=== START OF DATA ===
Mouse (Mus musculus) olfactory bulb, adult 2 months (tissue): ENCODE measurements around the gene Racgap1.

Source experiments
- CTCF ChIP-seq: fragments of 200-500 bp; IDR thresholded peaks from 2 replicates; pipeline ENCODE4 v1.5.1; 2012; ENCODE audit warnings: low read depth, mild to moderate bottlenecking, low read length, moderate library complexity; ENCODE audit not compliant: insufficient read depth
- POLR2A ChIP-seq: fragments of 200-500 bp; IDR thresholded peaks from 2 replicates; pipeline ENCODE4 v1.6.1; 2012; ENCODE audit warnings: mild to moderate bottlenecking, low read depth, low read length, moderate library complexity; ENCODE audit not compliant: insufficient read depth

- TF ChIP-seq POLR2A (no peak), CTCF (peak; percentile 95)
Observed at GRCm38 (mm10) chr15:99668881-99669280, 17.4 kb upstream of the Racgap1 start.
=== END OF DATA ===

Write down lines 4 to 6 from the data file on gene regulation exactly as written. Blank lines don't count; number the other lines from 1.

- POLR2A ChIP-seq: fragments of 200-500 bp; IDR thresholded peaks from 2 replicates; pipeline ENCODE4 v1.6.1; 2012; ENCODE audit warnings: mild to moderate bottlenecking, low read depth, low read length, moderate library complexity; ENCODE audit not compliant: insufficient read depth

- TF ChIP-seq POLR2A (no peak), CTCF (peak; percentile 95)
Observed at GRCm38 (mm10) chr15:99668881-99669280, 17.4 kb upstream of the Racgap1 start.